It is not just about nervous nineties – it’s all in the mind

A brilliant piece on what goes on in the mind when one is just short of the personal milestone.

Nervous Nineties

This article is a must read for the lovers of cricket, language, statistics and psychology or any combination of the three.

It is evident from the article, even the greatest of the batsmen, save for Sir Don, have fallen in the nervous nineties. It is not that the greatest bowlers came to bowl only when the batsman reached the nineties, or that one bowled unplayable deliveries. It is just that the mind started playing games.

Cricket is not the only place where we see this. It happens in investing, too. Read the chapter “It’s all in the mind” in the book “Riding The Roller Coaster – Lessons from financial market cycles we repeatedly forget”.






Crazy valuations

At the peak of the market craze in the late 1980’s, the PE ratio of the Tokyo Stock Exchange Index, TOPIX, was above 100

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Irrational markets

John Maynard Keynes is believed to have said, “Markets can remain irrational for longer than you can remain solvent”

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Investing – Mathematics or Psychology

Investing is a game of controlling one’s emotions more than the ability to perform complex Math

if in doubt, check the investing experience of Sir Isaac Newton in the chapter on “The South Sea Bubble” in “Riding The Roller Coaster – Lessons from financial market cycles we repeatedly forget”

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Experts cannot predict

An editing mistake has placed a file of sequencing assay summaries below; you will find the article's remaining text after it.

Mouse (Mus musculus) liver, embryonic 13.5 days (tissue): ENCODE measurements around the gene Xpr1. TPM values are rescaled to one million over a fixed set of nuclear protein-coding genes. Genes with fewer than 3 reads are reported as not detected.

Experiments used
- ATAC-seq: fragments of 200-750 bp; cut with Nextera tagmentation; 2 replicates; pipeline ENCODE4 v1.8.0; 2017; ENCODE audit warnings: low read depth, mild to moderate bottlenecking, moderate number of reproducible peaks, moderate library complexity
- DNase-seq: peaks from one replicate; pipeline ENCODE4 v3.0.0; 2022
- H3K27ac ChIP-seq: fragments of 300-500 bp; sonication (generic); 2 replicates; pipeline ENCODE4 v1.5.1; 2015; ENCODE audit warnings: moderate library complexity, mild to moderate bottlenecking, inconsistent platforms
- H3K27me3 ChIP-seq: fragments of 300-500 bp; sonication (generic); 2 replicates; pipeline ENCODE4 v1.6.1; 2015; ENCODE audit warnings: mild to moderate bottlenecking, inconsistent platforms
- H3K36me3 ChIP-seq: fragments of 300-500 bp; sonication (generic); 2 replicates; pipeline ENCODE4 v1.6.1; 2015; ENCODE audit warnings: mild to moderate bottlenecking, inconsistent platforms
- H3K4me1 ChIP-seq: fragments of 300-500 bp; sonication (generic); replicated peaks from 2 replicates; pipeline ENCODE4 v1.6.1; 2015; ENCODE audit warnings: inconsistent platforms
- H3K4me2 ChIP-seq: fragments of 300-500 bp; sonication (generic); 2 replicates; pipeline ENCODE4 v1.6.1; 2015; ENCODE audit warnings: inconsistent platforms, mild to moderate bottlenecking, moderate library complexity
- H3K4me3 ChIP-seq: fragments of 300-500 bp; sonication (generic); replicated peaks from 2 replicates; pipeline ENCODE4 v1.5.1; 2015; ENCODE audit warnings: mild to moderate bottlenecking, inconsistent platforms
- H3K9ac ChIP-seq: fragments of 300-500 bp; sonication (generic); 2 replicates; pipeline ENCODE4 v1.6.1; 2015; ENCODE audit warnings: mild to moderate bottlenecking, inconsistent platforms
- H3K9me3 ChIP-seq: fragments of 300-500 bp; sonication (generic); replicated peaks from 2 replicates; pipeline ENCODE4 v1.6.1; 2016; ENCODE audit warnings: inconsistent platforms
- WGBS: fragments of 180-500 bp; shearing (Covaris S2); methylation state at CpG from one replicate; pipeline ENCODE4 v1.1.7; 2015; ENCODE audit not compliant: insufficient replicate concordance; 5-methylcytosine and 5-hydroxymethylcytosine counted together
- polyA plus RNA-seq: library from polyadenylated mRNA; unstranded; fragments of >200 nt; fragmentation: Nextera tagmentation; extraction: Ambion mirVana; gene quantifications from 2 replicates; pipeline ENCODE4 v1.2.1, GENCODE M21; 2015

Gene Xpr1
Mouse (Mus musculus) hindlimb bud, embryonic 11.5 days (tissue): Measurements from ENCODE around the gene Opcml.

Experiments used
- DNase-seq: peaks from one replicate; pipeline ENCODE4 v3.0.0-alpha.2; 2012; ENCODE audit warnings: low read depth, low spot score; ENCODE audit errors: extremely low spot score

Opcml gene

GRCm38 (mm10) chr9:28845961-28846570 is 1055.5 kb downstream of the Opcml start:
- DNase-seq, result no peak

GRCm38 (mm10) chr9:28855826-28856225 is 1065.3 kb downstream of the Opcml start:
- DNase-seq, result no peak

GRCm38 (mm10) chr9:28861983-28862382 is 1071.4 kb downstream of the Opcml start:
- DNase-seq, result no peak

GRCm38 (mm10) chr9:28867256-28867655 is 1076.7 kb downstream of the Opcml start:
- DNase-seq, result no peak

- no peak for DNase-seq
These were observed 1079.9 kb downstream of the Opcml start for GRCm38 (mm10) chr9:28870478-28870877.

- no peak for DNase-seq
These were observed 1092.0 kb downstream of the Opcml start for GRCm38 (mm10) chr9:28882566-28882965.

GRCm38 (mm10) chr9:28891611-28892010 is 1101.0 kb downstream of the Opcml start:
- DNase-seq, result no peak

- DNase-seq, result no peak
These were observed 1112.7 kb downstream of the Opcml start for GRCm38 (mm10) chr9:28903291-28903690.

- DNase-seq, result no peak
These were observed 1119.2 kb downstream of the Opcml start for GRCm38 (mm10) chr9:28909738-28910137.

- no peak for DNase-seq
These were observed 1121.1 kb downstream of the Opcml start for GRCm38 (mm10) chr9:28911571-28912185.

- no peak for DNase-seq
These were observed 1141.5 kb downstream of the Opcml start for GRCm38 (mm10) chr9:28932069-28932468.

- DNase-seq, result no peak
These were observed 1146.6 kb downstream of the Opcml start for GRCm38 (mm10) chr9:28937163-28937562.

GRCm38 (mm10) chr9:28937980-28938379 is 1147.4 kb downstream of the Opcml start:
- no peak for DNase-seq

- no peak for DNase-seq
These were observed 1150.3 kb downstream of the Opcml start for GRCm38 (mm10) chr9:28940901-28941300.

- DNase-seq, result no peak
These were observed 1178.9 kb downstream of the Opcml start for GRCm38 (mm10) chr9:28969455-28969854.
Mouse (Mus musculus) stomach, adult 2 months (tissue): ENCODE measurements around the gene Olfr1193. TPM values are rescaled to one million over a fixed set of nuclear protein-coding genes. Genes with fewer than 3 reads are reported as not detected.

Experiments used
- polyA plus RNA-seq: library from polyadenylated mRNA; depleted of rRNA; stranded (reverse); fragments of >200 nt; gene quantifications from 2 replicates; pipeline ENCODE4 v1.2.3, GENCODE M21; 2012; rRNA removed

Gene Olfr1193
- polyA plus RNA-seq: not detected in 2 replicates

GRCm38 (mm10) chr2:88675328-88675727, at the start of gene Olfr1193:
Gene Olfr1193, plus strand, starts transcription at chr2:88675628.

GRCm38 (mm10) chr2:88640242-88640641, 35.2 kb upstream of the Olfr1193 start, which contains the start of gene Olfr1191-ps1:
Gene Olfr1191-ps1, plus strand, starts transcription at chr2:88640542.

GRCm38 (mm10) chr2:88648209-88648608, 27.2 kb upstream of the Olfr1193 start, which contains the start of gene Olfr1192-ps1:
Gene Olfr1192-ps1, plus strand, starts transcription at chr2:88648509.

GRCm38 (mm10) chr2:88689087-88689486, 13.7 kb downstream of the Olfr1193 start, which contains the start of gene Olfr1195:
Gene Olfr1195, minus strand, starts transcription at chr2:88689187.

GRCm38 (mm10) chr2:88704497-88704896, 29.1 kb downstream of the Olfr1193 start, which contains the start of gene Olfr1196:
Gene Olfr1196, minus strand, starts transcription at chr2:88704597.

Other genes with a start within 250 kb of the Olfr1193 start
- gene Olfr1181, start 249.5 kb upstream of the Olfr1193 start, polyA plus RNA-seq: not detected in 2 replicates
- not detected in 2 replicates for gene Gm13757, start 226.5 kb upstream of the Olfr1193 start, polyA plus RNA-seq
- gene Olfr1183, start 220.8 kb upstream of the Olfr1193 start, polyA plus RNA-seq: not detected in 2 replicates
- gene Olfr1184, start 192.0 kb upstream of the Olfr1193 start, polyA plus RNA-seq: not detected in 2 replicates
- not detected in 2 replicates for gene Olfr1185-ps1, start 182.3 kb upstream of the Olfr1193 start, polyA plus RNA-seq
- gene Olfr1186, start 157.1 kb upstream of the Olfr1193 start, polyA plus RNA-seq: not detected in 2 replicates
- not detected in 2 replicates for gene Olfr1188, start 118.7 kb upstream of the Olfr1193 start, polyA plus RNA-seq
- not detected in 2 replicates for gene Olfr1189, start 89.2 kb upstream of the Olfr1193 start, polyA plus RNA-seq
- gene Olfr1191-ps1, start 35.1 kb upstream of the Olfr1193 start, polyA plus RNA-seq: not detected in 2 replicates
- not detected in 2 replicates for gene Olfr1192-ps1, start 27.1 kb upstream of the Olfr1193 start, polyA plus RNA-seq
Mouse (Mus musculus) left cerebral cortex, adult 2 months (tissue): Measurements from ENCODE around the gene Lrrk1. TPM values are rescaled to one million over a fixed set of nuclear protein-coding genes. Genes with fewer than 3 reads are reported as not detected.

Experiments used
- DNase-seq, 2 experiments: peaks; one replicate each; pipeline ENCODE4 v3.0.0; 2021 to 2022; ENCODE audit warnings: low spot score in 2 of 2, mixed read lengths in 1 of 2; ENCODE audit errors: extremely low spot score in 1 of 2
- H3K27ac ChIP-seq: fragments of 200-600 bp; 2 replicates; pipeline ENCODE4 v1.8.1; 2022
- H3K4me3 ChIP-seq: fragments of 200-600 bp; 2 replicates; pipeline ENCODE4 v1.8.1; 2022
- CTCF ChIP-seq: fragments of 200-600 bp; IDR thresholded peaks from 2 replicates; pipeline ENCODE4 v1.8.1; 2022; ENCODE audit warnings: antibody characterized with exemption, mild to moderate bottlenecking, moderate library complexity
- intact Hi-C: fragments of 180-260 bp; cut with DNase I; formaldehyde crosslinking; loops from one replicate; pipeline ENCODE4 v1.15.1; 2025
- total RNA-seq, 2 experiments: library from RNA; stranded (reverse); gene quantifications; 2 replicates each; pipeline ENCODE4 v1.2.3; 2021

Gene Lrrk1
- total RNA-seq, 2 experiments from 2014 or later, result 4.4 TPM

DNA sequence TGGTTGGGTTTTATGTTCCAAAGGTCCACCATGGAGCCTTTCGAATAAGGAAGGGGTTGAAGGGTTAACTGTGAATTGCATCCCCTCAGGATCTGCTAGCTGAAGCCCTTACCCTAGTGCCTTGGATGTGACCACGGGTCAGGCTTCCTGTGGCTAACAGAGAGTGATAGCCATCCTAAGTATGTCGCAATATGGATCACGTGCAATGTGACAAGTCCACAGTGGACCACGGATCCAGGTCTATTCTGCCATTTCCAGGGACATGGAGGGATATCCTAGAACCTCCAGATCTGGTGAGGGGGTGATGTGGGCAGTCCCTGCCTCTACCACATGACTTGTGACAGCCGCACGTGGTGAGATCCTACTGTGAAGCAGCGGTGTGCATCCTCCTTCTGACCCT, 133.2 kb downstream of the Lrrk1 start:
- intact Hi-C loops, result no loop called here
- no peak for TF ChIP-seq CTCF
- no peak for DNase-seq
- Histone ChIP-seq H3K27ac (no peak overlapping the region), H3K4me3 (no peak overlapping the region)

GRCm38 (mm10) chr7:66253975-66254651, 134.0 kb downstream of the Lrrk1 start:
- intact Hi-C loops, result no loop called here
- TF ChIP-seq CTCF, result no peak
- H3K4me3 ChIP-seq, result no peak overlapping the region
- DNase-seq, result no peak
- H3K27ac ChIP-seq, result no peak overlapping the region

The folly of forecasting:

Click on the link below to know what Udayan Mukherjee has to say about the game of predictions …

Honest confession of Udayan Mukherjee


Read the book “Riding The Roller Coaster – Lessons from financial market cycles we repeatedly forget” to know more about the folly of forecasting and a discussion on valuation.


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Even Big Ben wasn’t infallible

Going back to 1929, it is important to look at what happened to one particular gentleman and what impact it had on the whole society. Benjamin Graham was a young and upcoming investment manager and a professor. He had built good reputation as a portfolio manager and was managing a sizeable sum of clients’ money.

While he seemed to have seen the danger, he continued with his investment portfolio. At one point of time in 1929, while discussing with the legendary Bernard Baruch, young Ben Graham mentioned, “… someday, the reverse should happen.When he reflected on events some years later, Ben found it strange that though he sensed danger, he did not completely sell out of the market. (Ref: “Benjamin Graham on Value Investing – Lessons from the Dean of Wall Street” by Janet Lowe; Published by Penguin Books).

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“… this too shall pass” – Fable of King Solomon

King Solomon, feeling blue, asked his advisors to find him a ring he had once seen in a dream.

“When I feel satisfied I’m afraid that it won’t last. And when I don’t, I am afraid my sorrow will go on forever. Find me the ring that will ease my suffering.” he demanded.

Solomon sent out all of his advisors, and eventually one of them met an old jeweller who carved into a simple gold band the inscription, “this too shall pass.” When the king received his ring and read the inscription, his sorrows turned to joy and his joy to sorrows, and then both gave way to equanimity.

You see, the great King found himself unable to be content. He felt sorrow when he was happy, and sorrow when he was not, because he was unable to see his way forward. The ring served to cancel out his sorrow. By constantly having something to look forward to, he found himself content. What he previously thought was satisfaction was only a superficial feeling that was brought on by his great wealth, which was only temporary, thus his satisfaction could not last forever. True satisfaction could only be found when he recognized his wealth for what it was.

(Source: unknown)

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